Another alternative to indoor tanning that is gaining in popularity is the use of facial bronzers. These come in a variety of colors to match individual skin tones and may be applied in either powder, creams or tinted moisturizers for a more natural glow. Although not in sync in with the “go with your own glow” idea, facial bronzers are considerably less dangerous than indoor tanning.
A third alternative is the use of self-tanners. The FDA has approved the use of dihydroxyacetone (DHA) which is the color additive used in self-tanners. These self-tanners come in creams and lotions. When applied to the skin, DHA temporarily darkens the skin by reacting with amino acids on the skin's surface. The color gradually fades as dead skin cells slough off, usually within a week. Since DHA has been approved for external application only, it is not approved for use in tanning booths where it is difficult to avoid exposure to the eyes, lips, mucous membranes, or even to inhaling it internally.
From my clinical experience and studies in the field of dermatology and skin care, it is clear to me that protection from UVA and UVB exposure is key to the prevention of premature aging and skin cancers, especially melanoma. Because I believe It is imperative to inculcate children with this knowledge from an early age, I serve on the Board of the Children's Melanoma Prevention Foundation, (CMPF) whose mission is prevention through education from kindergarten through 12th grade.
CMPF offers a five-point action acronym for sun safety called SunAWARE. These action steps are as follows:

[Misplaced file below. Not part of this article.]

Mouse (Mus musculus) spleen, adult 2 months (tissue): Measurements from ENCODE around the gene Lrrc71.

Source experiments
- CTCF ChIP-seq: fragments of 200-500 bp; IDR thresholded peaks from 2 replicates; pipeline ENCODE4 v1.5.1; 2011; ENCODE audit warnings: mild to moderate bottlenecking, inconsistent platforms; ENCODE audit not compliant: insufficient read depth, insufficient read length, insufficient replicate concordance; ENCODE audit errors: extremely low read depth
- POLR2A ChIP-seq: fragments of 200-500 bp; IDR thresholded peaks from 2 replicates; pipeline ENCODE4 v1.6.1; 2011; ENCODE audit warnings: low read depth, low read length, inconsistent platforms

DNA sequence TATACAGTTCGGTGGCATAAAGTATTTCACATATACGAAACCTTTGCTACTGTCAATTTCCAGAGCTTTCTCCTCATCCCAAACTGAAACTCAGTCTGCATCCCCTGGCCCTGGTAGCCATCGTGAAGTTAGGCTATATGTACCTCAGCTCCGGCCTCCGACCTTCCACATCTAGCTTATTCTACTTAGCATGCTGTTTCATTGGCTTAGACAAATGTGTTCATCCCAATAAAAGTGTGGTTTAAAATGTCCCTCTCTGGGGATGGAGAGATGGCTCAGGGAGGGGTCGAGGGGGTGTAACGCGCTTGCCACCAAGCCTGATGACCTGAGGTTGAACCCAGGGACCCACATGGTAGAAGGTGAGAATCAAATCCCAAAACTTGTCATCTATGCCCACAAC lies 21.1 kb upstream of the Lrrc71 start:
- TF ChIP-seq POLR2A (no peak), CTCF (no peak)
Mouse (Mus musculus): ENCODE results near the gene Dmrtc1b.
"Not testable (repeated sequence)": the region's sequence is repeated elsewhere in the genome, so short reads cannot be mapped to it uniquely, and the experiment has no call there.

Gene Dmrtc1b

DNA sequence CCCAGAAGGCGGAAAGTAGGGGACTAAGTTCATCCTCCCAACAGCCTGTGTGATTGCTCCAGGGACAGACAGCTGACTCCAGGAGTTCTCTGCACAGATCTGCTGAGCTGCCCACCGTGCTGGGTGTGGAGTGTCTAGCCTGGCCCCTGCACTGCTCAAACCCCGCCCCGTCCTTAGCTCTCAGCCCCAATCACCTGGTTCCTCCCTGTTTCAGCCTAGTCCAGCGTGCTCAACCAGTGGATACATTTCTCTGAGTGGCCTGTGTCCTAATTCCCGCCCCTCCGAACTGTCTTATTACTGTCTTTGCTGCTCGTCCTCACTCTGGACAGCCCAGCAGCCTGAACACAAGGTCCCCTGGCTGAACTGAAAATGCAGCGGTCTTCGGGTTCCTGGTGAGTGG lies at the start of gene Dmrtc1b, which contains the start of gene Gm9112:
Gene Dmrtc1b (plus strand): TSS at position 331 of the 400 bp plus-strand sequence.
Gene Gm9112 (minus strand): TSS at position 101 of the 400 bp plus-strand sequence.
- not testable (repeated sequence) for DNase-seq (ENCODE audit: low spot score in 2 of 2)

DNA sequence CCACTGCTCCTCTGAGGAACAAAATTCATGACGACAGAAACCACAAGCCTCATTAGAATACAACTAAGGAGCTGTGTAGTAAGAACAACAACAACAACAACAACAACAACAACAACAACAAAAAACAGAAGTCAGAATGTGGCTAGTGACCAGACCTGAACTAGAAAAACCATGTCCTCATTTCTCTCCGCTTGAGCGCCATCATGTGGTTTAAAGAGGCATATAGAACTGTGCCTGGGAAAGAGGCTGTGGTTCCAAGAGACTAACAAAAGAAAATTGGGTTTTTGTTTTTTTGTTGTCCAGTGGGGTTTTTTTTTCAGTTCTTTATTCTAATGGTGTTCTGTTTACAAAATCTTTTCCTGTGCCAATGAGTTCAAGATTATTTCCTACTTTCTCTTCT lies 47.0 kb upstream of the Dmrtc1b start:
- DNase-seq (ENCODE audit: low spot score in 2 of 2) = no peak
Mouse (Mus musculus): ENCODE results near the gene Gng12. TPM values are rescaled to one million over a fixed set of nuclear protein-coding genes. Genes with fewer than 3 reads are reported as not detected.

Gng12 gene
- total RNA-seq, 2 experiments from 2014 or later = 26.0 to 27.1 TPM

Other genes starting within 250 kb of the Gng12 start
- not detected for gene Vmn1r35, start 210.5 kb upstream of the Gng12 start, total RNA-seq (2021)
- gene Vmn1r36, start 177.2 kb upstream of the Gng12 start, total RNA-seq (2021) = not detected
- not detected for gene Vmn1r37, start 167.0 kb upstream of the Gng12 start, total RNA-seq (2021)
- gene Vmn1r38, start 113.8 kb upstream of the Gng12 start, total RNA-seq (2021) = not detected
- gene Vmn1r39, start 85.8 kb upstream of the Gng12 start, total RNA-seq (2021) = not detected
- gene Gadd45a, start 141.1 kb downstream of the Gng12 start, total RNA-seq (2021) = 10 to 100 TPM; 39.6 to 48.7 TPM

- Avoid unprotected exposure to sunlight, seek shade, and never indoor tan.
- Wear sun protective clothing, including a long-sleeved shirt, pants, a wide-brimmed hat and sunglasses year-round.
- Apply recommended amounts of broad-spectrum sunscreen with a sunburn protection factor (SPF) >30 to all exposed skin and reapply every two hours, or as needed.
- Routinely examine your whole body for changes in your skin and report suspicious changes to a parent or healthcare provider.
- Educate your family and community about the need to be SunAWARE.
I sincerely hope everyone who reads article this will embrace these steps, make them a part of your daily routine, and encourage your family and friends to do likewise. Remember over 90 percent of skin cancers are preventable, easily detected, and when detected early, curable.
Be safe. Be SunAWARE!
Lori Skinner, RN, BSN cares for patients of all ages at South Shore Skin Center and Spa, one of Massachusetts’ most progressive dermatology practices offering a wide range of medical, surgical and cosmetic services with offices in Cohasset and Plymouth, MA. She also serves as Director of the Children's Melanoma Prevention Foundation, non-profit educational foundation that is dedicated to teaching children and their caretakers safe and proven methods of sun protection and skin cancer prevention. For more information, visit www.southshoreskincenter.com and www.melanomaprevention.org.